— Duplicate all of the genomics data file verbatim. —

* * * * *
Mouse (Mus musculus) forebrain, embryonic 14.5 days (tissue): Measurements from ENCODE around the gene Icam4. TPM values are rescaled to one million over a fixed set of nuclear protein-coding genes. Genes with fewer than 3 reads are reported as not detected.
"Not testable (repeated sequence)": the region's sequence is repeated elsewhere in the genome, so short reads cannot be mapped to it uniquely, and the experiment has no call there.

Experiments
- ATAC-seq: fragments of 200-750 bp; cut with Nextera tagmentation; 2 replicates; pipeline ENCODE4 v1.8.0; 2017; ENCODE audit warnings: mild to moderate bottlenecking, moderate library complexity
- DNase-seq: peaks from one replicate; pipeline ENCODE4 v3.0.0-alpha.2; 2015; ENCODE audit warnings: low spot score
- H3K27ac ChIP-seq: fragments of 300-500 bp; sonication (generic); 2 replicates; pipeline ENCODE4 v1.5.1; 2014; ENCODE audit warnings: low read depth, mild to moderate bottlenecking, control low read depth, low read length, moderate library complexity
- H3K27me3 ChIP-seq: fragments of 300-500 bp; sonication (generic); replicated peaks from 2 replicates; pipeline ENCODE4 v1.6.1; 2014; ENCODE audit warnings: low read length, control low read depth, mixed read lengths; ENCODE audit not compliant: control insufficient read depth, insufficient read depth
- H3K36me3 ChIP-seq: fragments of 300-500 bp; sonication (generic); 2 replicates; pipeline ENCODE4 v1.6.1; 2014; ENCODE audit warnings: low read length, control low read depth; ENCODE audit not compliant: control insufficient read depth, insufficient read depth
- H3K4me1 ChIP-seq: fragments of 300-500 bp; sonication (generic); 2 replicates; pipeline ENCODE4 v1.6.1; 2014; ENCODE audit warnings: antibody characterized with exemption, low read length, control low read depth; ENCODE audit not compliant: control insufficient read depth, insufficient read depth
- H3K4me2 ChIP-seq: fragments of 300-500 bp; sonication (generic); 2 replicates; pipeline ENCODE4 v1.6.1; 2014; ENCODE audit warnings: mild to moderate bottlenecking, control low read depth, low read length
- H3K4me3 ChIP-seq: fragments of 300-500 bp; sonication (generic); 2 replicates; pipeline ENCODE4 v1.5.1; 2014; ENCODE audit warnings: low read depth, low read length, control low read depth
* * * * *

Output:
Mouse (Mus musculus) forebrain, embryonic 14.5 days (tissue): Measurements from ENCODE around the gene Icam4. TPM values are rescaled to one million over a fixed set of nuclear protein-coding genes. Genes with fewer than 3 reads are reported as not detected.
"Not testable (repeated sequence)": the region's sequence is repeated elsewhere in the genome, so short reads cannot be mapped to it uniquely, and the experiment has no call there.

Experiments
- ATAC-seq: fragments of 200-750 bp; cut with Nextera tagmentation; 2 replicates; pipeline ENCODE4 v1.8.0; 2017; ENCODE audit warnings: mild to moderate bottlenecking, moderate library complexity
- DNase-seq: peaks from one replicate; pipeline ENCODE4 v3.0.0-alpha.2; 2015; ENCODE audit warnings: low spot score
- H3K27ac ChIP-seq: fragments of 300-500 bp; sonication (generic); 2 replicates; pipeline ENCODE4 v1.5.1; 2014; ENCODE audit warnings: low read depth, mild to moderate bottlenecking, control low read depth, low read length, moderate library complexity
- H3K27me3 ChIP-seq: fragments of 300-500 bp; sonication (generic); replicated peaks from 2 replicates; pipeline ENCODE4 v1.6.1; 2014; ENCODE audit warnings: low read length, control low read depth, mixed read lengths; ENCODE audit not compliant: control insufficient read depth, insufficient read depth
- H3K36me3 ChIP-seq: fragments of 300-500 bp; sonication (generic); 2 replicates; pipeline ENCODE4 v1.6.1; 2014; ENCODE audit warnings: low read length, control low read depth; ENCODE audit not compliant: control insufficient read depth, insufficient read depth
- H3K4me1 ChIP-seq: fragments of 300-500 bp; sonication (generic); 2 replicates; pipeline ENCODE4 v1.6.1; 2014; ENCODE audit warnings: antibody characterized with exemption, low read length, control low read depth; ENCODE audit not compliant: control insufficient read depth, insufficient read depth
- H3K4me2 ChIP-seq: fragments of 300-500 bp; sonication (generic); 2 replicates; pipeline ENCODE4 v1.6.1; 2014; ENCODE audit warnings: mild to moderate bottlenecking, control low read depth, low read length
- H3K4me3 ChIP-seq: fragments of 300-500 bp; sonication (generic); 2 replicates; pipeline ENCODE4 v1.5.1; 2014; ENCODE audit warnings: low read depth, low read length, control low read depth